*With Hemingway, Stonum and Roundtree, Michigan has three solid receivers for the next couple of years, photo by Lon Horwedel |

By the time next season rolls around, Michigan will have a lot of experience with sophomore Martavious Odoms in the slot. Odoms started as a true freshman in 2008 and was one of Michigan’s lone bright spots, leading the team in receiving with 49 catches for 443 yards.

Injuries forced him to miss a couple of games late in the season this year, but that could be a blessing in disguise as it opened the door for Roundtree’s emergence.

Also in the slot, sophomore Kelvin Grady showed good speed early in the season, but dropped balls caused him to lose playing time. The former Michigan basketball player definitely has the athleticism to be effective; he just needs to work on catching the ball and he could develop into a weapon in the next couple of years.

A freshman that redshirted this season, Jeremy Gallon could factor into the equation as well. He was highly regarded coming out of high school last year, and a year learning the system should allow him to see some playing time next season.

A wild card in the slot could be incoming freshman Drew Dileo. A 5’9” 170 pound white guy, Dileo committed to Michigan over Tulane, Stanford, and Rice. I mention “white guy” only because of the inevitable Wes Welker comparison. If he can fit that mold, Michigan has itself a steal, but if his low rankings hold true, he could get lost in the mix.

On the outside, redshirt sophomore Junior Hemingway and sophomore Darryl Stonum bring a couple years of experience to the table and have at times shown considerable promise.

Hemingway started 2008 with a bang, catching a 33-yard touchdown pass in Michigan’s game against Utah, but an injury caused him to miss the remainder of the season.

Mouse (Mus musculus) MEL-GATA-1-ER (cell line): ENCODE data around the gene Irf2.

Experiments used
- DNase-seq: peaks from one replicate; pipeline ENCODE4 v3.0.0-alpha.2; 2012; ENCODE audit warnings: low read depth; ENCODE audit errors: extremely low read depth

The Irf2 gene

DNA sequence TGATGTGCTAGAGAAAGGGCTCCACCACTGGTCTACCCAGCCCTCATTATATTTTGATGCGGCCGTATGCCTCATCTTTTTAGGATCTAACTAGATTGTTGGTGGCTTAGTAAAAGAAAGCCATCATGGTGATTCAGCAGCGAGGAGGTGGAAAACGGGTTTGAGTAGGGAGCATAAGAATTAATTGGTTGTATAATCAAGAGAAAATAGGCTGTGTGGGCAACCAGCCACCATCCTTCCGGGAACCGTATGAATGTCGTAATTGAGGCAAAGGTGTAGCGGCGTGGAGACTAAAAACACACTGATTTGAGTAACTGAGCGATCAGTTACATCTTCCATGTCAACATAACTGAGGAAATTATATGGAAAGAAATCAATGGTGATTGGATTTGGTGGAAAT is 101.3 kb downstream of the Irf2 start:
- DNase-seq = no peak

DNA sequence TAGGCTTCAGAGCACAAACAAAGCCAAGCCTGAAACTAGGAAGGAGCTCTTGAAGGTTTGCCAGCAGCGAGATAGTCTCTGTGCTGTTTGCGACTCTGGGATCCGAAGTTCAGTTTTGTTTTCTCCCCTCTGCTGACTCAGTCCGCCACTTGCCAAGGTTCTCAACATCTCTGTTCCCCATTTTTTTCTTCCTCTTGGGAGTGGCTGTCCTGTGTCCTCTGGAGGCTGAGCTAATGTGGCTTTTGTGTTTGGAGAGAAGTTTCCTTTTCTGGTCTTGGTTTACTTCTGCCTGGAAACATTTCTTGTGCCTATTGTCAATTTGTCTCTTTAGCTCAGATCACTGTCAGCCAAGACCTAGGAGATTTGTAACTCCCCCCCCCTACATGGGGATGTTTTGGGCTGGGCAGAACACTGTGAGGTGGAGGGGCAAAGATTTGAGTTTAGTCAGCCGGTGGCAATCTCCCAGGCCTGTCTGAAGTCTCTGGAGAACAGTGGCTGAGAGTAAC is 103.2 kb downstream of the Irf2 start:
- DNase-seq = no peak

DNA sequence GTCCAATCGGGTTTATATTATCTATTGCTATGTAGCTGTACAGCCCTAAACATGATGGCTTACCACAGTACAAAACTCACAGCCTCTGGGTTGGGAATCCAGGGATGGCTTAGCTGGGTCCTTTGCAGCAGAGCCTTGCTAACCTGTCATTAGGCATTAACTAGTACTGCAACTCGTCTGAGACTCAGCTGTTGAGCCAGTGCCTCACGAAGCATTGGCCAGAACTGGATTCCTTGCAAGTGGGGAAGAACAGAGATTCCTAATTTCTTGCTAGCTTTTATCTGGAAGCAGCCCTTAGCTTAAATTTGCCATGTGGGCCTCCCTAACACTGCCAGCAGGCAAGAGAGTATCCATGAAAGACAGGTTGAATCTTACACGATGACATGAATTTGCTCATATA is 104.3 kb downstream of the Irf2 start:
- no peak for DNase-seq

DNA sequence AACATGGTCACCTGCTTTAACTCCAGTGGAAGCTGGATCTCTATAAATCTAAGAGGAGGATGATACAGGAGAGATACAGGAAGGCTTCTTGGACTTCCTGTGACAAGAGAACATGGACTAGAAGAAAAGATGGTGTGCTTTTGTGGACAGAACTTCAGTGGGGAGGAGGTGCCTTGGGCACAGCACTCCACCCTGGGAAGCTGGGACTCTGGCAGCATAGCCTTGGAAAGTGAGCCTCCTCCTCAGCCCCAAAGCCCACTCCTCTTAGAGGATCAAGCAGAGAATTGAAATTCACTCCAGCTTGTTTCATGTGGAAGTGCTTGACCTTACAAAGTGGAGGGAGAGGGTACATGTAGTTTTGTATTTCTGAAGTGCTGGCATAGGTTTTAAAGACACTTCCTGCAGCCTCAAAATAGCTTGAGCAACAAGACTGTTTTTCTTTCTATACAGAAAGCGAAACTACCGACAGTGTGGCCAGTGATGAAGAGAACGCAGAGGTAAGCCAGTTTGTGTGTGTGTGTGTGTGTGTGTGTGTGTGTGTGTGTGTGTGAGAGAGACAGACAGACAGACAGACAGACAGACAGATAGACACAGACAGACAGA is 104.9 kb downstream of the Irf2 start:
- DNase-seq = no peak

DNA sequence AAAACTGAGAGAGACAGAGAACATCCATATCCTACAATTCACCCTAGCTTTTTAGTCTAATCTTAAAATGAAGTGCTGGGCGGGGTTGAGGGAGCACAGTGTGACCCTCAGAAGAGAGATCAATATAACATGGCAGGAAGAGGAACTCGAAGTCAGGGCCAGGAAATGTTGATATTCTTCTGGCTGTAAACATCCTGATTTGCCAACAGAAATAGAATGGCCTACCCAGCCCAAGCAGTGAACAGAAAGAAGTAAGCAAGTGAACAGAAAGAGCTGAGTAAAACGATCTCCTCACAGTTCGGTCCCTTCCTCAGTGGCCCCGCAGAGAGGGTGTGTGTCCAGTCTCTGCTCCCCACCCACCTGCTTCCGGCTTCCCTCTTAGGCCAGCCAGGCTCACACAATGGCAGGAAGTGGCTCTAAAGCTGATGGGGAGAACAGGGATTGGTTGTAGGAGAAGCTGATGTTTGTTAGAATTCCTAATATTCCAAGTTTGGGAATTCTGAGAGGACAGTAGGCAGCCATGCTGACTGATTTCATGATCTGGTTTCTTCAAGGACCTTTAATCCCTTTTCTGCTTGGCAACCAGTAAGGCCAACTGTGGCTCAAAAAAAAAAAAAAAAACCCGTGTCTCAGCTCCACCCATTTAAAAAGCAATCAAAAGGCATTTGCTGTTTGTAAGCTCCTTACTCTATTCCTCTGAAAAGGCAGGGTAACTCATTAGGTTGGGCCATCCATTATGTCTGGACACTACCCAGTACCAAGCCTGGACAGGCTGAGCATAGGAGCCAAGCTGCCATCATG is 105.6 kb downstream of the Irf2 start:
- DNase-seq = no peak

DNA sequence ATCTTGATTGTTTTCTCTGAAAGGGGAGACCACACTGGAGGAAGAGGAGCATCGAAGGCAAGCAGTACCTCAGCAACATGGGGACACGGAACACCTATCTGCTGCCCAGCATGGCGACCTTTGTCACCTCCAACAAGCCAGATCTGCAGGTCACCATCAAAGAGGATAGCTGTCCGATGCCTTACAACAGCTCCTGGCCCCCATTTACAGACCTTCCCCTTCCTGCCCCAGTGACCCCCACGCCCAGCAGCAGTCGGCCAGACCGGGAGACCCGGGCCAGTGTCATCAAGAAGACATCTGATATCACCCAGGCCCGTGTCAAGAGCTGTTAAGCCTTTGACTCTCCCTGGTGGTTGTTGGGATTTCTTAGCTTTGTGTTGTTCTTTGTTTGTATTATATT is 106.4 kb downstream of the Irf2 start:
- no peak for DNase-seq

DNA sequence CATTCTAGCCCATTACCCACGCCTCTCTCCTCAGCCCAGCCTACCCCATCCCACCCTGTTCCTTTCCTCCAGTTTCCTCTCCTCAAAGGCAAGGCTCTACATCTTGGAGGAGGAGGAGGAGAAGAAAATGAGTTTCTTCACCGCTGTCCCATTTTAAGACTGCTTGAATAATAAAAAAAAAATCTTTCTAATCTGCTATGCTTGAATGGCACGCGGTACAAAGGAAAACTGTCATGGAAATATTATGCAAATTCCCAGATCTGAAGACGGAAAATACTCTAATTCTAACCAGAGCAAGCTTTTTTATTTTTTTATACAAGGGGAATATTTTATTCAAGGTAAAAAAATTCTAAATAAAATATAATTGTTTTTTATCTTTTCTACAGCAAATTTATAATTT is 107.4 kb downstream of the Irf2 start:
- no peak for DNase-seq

This season, he came out hot again, catching five passes for 103 yards and two touchdowns in the season opener against Western Michigan. But he didn’t catch a touchdown pass the rest of the season, and barely matched the yardage output in the rest of the games combined, finishing with just 16 catches for 268 yards.

Stonum started 10 games as a freshman in 2008 and had his best game against Purdue, scoring on a 51-yard catch and run.

This season, he hauled in only 13 receptions for 199 yards and a touchdown, though the touchdown was a thrilling 60-yard play to ignite Michigan’s comeback in the fourth quarter against Michigan State.

Je’Ron Stokes is a freshman that played primarily on special teams this season and could have an impact in 2010. The 6-0 181 pound speedster out of Philadelphia was a top-100 recruit and was rated the eighth-best wide receiver in the nation last season according to Scouts, Inc.

Stokes caught two passes for 16 yards against Delaware State in the only real action he saw this season.

Four-star receivers Ricardo Miller and Jerald Robinson and three-stars Jeremy Jackson and D.J. Williamson make up a solid group of incoming freshmen will help bolster the ranks of what should be the deepest position on the team.

On the offensive line, Michigan returns nearly everybody and should get a big boost from a group of redshirt freshmen that fit Rodriguez’s system.

*Michigan missed center David Molk's absense for the second half of the season

*Michigan missed center David Molk's absense for the second half of the season

Left tackle Mark Ortmann and right guard-turned center David Moosman both graduate, but neither is a huge loss. Ortmann was serviceable and Moosman was a solid guard, but struggled at the center position when David Molk went down with an injury.

Getting Molk back next season will provide Michigan a solid, experienced center who started every game in his redshirt freshman season in 2008 and would have this season if not for a broken foot. He was rated the No. 1 center in the nation coming out of high school.

Redshirt junior Steven Schilling will probably be Michigan’s best offensive lineman in 2010. Schilling was ranked as the second-best guard in the nation coming out of high school and has started for three seasons, counting this one.

Perhaps the most surprising player is redshirt freshman Patrick Omameh, who earned a starting spot towards the end of the season and played pretty well. Omameh is a Rodriguez recruit who was just a two-star, mostly due to a lack of size compared to the typical offensive line recruit.

His performance has earned him strong consideration to start next season, probably at either right guard or right tackle.